Christmas is the feast of love, of reunion, of traditions and of a quiet, contemplative time. Quiet and contemplative but only if you don’t have a four-legged roommate at home who has literally declared war on domestic christmas decorations. Above all, the impressively decorated christmas tree is the focus of many cats’ desires. But the tree can be more dangerous for cats, as some might think.
Danger source cat and christmas tree
One thing first, not every cat is out of control at the sight of a decorated christmas tree. If your at sees a Christmas tree for the first time this year, you have to wait and see, he might not be interested in the “indoor forest”. If more attention is paid to the tree than you would like, you should know the following things:
- The essential oils of some conifers are toxic to cats. Nibbling on needles and twigs, licking the tree resin, and drinking the water in the tree stand can irritate the stomach and even lead to symptoms of poisoning.
- Other typical christmas plants are also poisonous to our pets, such as christmas star, holly and mistletoe.
- For some cats, the christmas tree resembles a scratching tree. Especially big trees can cause damage if they fall down.
- The christmas tree decoration can become another problem. Especially tinsel, angel hair and snow spray pose enormous medical dangers when swallowed, such as the risk of intestinal obstruction. Jewelry made of fragile materials such as glass balls can cause cuts. The danger of swallowing various small parts is also given. Chocolate umbrellas and co could be eaten with preference. Not only that these snacks are not species-appropriate at all, cocoa for example contains theobromine, which is toxic for cats.
- Especially open fire has a special charm on us humans. However, real candles on the tree in combination with a cat that loves to play and climb can end in a catastrophe.
- Power cables of the light chains could be gnawed on and electrify your darling, or there is the danger of strangulation.
Cat-safe christmas tree
As you can see, the traditional christmas tree can be quite dangerous for your beloved cat. The good news, however, is that you don’t have to give up this custom altogether if you consider the following things:
- An artificial tree would eliminate the danger of poisoning by tree needles and the like. Nice side effect: You can reuse it for the coming years and no real tree has to be felled for it.
- However, if you do not want to do without a real tree, a smaller tree would be more advisable. Also, blue spruce trees are preferable to the usual nordmann firs, as they sting more and keep your cat away. If it falls down the danger of injury for the cat is lower and your home is less devastated. The water container under the christmas tree should always be covered.
- Whether real or artificial, the tree should be well secured. A stable and heavy tree stand prevents the tree from swaying easily.
- If possible, the tree should not be set up near the scratching post, because otherwise there could be a danger of confusion with your darling. In general, the tree should rather be free standing, so that surrounding furniture could not be used as a climbing aid.
- If your premises allow it, it would be best to place the tree in a room that is generally inaccessible to the cat. Alternatively, your cat should only be allowed near the tree under supervision.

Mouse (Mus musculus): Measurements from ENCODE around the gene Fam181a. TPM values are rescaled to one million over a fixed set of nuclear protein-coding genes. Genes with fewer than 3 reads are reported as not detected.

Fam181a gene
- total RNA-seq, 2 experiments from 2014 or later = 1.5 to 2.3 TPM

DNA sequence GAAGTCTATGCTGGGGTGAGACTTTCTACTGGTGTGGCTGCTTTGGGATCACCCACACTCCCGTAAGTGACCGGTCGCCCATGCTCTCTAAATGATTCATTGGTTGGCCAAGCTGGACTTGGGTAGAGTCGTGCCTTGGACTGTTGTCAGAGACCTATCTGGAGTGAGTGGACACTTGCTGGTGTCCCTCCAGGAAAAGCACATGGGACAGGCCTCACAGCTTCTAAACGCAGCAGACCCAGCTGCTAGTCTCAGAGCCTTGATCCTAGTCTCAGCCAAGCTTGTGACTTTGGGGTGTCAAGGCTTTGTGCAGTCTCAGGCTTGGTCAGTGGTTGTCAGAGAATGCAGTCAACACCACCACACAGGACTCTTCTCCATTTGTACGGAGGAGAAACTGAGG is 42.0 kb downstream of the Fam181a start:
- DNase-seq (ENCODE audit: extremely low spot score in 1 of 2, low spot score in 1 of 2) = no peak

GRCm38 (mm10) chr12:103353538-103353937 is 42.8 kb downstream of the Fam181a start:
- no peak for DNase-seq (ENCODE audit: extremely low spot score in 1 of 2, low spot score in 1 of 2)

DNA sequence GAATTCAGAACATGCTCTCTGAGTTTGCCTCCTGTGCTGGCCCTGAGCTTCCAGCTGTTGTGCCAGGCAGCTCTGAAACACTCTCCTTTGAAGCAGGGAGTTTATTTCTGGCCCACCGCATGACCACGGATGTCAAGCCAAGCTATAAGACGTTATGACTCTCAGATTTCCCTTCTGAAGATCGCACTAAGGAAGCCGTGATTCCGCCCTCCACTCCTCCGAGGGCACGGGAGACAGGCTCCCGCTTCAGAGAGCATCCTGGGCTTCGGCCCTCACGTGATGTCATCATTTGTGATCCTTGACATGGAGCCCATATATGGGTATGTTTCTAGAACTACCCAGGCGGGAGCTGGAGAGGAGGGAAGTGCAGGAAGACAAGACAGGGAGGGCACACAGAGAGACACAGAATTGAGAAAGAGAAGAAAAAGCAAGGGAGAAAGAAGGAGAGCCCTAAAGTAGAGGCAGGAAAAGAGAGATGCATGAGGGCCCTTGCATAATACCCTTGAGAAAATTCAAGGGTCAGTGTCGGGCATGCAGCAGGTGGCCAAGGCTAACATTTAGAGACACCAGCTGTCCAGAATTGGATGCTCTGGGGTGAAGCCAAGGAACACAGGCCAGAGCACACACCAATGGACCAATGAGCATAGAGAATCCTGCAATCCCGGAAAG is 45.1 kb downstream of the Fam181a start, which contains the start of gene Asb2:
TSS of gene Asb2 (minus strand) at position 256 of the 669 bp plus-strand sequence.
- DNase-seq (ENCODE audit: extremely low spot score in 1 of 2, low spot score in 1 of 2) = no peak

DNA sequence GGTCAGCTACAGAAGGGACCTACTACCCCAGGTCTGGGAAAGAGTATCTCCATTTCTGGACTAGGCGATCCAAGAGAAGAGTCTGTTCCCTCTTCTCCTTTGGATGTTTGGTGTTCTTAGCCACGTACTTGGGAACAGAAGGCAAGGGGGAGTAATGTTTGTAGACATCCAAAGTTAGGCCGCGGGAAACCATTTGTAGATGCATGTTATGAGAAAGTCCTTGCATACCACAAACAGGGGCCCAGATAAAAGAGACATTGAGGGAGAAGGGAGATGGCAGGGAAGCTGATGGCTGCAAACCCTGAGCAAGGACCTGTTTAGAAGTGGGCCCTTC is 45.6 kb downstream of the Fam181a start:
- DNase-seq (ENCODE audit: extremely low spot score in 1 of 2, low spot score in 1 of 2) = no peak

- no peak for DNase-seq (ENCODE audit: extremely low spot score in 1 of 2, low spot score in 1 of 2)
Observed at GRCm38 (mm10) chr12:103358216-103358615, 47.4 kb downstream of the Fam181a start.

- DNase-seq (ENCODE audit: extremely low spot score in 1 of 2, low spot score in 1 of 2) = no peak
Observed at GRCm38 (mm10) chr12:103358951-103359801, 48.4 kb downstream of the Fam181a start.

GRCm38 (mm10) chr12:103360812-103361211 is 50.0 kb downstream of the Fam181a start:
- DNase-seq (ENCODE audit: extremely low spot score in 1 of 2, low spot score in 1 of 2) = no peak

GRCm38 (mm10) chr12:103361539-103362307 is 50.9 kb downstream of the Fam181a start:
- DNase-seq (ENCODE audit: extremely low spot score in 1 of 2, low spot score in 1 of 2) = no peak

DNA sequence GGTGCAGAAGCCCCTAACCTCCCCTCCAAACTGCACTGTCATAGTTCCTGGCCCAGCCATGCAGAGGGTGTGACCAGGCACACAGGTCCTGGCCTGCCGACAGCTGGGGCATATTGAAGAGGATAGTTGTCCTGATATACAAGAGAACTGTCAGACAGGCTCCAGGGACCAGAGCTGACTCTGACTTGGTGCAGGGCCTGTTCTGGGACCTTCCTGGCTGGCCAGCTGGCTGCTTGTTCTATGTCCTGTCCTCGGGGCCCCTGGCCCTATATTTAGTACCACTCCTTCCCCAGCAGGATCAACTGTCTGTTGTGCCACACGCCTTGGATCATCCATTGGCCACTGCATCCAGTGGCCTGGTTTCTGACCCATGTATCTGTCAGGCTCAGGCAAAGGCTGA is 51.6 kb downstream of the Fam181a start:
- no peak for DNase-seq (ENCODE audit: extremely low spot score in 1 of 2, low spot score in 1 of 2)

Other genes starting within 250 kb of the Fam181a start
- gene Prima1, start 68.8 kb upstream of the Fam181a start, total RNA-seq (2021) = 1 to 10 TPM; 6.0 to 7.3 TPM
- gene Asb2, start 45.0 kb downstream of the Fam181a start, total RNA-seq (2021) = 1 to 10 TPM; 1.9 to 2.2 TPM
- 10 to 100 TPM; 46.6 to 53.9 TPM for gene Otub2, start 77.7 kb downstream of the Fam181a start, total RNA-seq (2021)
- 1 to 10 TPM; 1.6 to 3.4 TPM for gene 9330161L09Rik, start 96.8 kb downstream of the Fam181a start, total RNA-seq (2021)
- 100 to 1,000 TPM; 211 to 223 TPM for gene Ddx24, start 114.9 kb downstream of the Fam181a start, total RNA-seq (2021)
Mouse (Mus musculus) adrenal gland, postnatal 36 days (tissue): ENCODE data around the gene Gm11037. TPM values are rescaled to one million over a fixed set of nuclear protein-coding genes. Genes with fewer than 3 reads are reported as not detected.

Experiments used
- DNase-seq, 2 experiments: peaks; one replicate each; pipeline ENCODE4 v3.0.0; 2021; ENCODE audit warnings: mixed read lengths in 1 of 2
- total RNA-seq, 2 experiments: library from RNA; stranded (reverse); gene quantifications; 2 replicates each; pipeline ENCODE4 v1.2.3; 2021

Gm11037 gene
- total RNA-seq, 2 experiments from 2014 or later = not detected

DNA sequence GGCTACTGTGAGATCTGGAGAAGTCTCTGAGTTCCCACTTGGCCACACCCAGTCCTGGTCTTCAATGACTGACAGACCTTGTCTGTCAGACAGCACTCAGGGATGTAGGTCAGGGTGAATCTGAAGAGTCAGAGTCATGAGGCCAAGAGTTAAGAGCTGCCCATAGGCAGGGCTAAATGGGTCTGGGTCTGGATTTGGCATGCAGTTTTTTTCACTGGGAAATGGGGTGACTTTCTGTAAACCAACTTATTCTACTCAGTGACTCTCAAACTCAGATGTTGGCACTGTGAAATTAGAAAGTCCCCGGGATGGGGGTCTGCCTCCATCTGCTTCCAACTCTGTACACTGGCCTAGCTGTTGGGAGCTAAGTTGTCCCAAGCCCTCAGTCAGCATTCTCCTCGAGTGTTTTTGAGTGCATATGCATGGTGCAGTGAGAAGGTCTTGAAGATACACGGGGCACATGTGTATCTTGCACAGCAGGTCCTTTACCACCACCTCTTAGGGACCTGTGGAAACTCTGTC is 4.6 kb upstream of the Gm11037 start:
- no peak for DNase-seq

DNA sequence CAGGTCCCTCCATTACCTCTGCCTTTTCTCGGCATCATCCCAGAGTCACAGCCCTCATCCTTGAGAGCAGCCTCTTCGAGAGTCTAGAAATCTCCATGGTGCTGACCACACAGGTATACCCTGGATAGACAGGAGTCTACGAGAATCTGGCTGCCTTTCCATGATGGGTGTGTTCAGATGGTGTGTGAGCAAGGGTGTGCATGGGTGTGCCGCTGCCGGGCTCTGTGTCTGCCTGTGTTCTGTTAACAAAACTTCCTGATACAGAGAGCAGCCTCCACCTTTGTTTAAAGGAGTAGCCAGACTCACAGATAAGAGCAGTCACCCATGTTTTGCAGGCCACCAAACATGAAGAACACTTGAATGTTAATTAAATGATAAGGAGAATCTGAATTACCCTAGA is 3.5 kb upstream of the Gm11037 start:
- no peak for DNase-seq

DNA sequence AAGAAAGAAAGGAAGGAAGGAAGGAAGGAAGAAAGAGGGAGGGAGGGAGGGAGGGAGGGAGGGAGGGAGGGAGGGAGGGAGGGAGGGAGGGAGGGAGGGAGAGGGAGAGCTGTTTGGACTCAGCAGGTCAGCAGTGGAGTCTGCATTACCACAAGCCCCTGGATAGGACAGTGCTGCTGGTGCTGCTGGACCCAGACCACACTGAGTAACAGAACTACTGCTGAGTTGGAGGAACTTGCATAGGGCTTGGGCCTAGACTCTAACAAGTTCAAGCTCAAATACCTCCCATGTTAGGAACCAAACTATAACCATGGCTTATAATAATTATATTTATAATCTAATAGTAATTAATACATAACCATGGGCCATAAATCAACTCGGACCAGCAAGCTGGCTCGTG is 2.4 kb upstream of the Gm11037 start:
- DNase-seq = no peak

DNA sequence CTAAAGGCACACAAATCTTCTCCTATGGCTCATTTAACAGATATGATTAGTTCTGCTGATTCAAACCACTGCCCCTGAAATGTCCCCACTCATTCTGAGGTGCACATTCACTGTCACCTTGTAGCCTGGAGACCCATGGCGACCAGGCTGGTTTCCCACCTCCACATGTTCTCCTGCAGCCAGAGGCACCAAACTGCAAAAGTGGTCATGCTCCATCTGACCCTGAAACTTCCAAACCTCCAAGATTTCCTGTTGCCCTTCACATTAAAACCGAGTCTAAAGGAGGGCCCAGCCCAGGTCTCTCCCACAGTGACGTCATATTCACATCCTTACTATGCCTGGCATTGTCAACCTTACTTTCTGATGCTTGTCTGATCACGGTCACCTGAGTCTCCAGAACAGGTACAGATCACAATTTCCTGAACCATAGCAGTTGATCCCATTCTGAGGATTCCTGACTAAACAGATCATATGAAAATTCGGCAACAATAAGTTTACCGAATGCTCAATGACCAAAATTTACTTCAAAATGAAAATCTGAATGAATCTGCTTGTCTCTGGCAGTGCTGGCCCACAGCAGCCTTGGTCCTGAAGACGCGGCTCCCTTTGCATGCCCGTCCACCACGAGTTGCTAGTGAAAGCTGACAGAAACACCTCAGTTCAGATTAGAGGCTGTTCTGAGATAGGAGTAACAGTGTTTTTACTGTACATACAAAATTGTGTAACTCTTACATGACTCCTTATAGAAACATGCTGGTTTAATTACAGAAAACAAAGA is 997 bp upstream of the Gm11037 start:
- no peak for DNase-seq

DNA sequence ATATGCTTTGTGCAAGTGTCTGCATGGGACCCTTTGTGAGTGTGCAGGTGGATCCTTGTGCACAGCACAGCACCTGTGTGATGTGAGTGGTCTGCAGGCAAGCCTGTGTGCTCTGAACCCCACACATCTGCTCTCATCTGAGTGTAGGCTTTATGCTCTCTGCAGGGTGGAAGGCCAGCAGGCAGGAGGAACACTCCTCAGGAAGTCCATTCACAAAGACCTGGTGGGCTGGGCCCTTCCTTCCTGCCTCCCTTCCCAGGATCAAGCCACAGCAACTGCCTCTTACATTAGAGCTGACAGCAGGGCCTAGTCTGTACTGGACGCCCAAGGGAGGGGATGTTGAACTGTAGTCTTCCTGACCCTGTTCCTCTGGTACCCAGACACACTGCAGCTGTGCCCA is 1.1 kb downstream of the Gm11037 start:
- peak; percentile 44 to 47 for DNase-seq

Cat friendly tree ornaments
As mentioned above, the tree hanging can also pose a risk. But also here there are several cat-friendly alternatives:
- Jewelry made of fragile glass or similar should best be replaced by hangings made of natural materials (straw jewelry, fir cones…). Jewelry made of plastic is of course also possible, but because of the environmental friendliness it should also be considered.
- Everything that sparkles and shines has a greater attraction to our darlings. Matt balls and co prove themselves better here.
- Do without tinsel and angel hair. A good alternative would be pearl necklaces. However, many cats find hanging jewelry generally more fun to play with than smaller tree hangings.
- Open fire, like candles on the tree, should be omitted. Light chains are a good alternative, but they should be well secured, or unplugged when not in use. Small battery operated LED- lights are the safest.
- Do without chocolate and co. Our little sweet tooths are unnecessarily tempted. For example, you can use nuts in shell or artificial fruits.
Here’s how you can keep your cat away from the christmas tree
It would be best to place the tree out of reach of the cat. If this is not possible you can try the following tricks:
- Put aluminum foil under the Christmas tree. Many cats do not like the crackling under their paws.
- Citronella scent is not necessarily christmassy, but most cats avoid it. So you can spray your tree a little bit with it.
- Distract! Provide your cat with enough toys and make sure he doesn’t get bored. This way she will have less of an idea to go to the tree.
- Tree in prison. If the christmas tree is unattended, you can put it behind grids so that your cats cannot get at it.
- Last but not least, the unconventional way of hanging the tree on the ceiling should not go unmentioned. Correctly read. Just screw a hook into the ceiling and fix a rather smaller tree to it. Now your tree hangs upside down, but it can be decorated just as nicely and your cat can’t reach it (as long as there is no furniture nearby to help him climb).
Who does not know them, the funny videos on the Internet in which cats have declared war on the christmas tree. As funny as it can be, some people unfortunately forget that the christmas tree has many pitfalls for our beloved cats. Fortunately, there are cat-safe alternatives to the classic christmas tree to make your feast perfect. Merry Christmas!